Iridescent Silk Chiffon

Iridescent silk chiffon has a shimmery,luminous glow to it. It changes hue and/or shade as it moves. Unlike all the other silks I work with, iridescent silk comes factory-dyed in several dozen colors.

Its special qualities arise from the warp and weft fibers being different shades. Take for example, this “silver” iridescent chiffon veil:

It is actually not silver at all, but rather has black threads running one direction and white threads the other direction:


Now, in another video I have made, I argued that ombre veils were superior because they have dimensionality that shows off movement better relative to solid color veil. Iridescent chiffon offers an alternative way to highlight your veil moves. It can be overdyed to make an ombre, but it also shows off movement quite nicely in its original factory-dyed condition. Check it out:

Looks like liquid silver in motion, doesn’t it? By the way, this fabric only comes in 54″ widths, so it is actually easier for me to make 54″ wide veil. Tedi is dancing with a 54″ x 3 yard veil in the above video.

As if the “silver” iridescent chiffon isn’t cool enough, it looks great overdyed. When it is overdyed, the white threads dye, and the black ones just stay black, so the end result is a color with a black underotne:


Here’s some other photos of overdyed iridescent chiffon. The first one is the silver overdyed. The others are overdyed peacock blue or light pink iridescent chiffons.

Here’s another look at iridescent silk chiffon in motion — this time a teal/peacock overdyed ombre and a handpainted peacock pattern.


You can purchase iridescent chiffon veils in my etsy store:

Functionality of Ombre Veils

An ombre veil is more than just a way to bring several colors together. The ombre brings something to your dance over and above what can be achieved with a solid color veil, or a mottled, tie dyed, or randomly blotchy veil.

A 2.5 minute video is worth a thousand pictures; my dance partner Tedi provided me with several hours of barrel turns holding various veils so you can see what I’m talking about. (As an aside, don’t you hate instructional/informative type videos where the narrator starts out with that ear-piercing “Hi everyone!” and then proceeds to ramble in front of the camera for waaayyyy too long? You click one minute forward into the video and they are still rambling uselessly, so you click two minutes in, three, four. Finally you get to the 15 seconds of useful information in the five minute video? I hate that. I promise to never waste your time like that. The video that youtube tries to make you watch after this one will probably be one of those.)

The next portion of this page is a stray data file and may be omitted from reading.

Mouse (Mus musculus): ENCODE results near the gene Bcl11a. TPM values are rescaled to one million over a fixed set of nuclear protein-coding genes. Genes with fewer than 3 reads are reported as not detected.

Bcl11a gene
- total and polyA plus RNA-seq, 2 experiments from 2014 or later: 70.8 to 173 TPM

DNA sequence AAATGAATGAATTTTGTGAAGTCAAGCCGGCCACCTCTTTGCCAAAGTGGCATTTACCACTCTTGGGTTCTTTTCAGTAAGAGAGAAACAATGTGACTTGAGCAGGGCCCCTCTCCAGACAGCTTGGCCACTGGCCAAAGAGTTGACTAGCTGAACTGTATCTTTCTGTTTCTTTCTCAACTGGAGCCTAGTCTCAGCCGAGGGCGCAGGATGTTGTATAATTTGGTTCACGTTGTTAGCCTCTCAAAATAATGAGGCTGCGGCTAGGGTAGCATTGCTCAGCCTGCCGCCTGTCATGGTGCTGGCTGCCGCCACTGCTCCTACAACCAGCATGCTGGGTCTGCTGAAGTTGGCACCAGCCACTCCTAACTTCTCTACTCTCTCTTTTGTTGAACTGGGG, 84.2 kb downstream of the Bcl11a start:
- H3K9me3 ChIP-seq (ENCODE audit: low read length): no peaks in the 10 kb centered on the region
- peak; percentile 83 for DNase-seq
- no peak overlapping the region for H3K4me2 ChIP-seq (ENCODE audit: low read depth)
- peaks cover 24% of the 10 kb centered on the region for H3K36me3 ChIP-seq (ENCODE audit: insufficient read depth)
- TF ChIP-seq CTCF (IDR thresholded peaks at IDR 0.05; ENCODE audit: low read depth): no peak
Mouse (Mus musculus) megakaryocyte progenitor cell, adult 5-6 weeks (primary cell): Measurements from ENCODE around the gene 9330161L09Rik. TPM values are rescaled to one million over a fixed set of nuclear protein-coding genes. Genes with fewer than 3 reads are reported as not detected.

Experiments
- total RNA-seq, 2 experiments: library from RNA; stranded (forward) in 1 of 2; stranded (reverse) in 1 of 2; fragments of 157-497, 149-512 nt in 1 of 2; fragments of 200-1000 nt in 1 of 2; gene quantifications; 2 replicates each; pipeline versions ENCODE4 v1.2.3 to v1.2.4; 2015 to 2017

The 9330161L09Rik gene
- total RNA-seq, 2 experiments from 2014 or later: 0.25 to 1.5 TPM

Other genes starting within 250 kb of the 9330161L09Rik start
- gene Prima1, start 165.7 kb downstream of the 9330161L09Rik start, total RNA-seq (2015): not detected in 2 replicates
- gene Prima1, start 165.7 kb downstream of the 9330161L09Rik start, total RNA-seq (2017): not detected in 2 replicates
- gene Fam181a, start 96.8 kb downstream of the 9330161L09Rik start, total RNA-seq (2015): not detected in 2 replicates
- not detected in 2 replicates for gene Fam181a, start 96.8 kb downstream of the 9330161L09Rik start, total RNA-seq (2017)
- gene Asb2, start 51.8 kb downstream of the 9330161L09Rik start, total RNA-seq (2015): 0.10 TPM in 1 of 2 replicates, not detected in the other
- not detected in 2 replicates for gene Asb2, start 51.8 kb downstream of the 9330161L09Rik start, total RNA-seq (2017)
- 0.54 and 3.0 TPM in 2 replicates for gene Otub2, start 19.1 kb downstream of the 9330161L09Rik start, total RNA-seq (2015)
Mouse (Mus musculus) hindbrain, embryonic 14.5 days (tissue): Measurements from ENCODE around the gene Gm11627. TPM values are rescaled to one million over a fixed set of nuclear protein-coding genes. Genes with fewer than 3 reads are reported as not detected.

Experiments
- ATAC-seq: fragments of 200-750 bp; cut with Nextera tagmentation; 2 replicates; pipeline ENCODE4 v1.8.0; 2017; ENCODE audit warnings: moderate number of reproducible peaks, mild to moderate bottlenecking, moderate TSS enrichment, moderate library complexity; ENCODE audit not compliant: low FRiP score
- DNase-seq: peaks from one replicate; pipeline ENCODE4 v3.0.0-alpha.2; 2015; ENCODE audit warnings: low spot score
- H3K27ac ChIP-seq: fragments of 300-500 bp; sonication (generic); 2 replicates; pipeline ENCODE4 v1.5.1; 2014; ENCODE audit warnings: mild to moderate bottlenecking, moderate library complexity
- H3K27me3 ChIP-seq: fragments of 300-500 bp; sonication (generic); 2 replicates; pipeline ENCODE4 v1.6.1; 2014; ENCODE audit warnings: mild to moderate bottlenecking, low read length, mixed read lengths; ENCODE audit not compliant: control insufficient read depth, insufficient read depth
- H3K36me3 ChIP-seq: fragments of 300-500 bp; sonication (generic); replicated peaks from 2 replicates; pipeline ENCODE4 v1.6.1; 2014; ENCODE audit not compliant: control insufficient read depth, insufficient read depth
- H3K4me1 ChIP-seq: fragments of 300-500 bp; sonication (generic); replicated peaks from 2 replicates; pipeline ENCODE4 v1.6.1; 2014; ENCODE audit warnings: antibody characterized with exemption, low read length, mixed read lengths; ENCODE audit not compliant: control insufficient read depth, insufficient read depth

In a nutshell, the ombre itself brings dimensionality to the veil. It distinguishes the two edges of the veil in 3 dimensional space, so that what you are doing shows up better. The effect is particularly striking on a big stage.  This 3 dimensionality shows up whether the edges are contrasting colors as in the video, or whether the ombre is more subtle. For this reason, when customers ask me for a solid veil, I will usually suggest a subtle lighter to darker gradient of their desired color. It just provides depth to veil in motion; even a subtle difference brings dimensionality to the veil in motion.

An alternative strategy to highlighting movement is with a lengthwise gradient in which the colors transition across the 3 yard dimension of the veil. These aren’t as popular, and for a long time I thought they were inherently inferior. I recently made one by error and was quite surprised. Here is a side by side comparison. I found the way it highlighted movement different and delightful from the usual ombre.

And finally ombres provide options in terms of the direction of the gradient that we hold. Depending on the the colors of your ombre, your costuming, and the lighting, you might decide one direction lends itself more to what you are trying to create with your dance. You can also change the edge you are holding during a dance and play up that contrast.

What about painted designs? I try to do them on a gradient background if possible, for just all these reasons.

I Love Jacquard Silk Acid Dyes

dyejar2I do not keep it a secret that I use acid dyes almost exclusively for my silk art. I love me some Jacquard silk acid dyes. Why? Let me count the ways…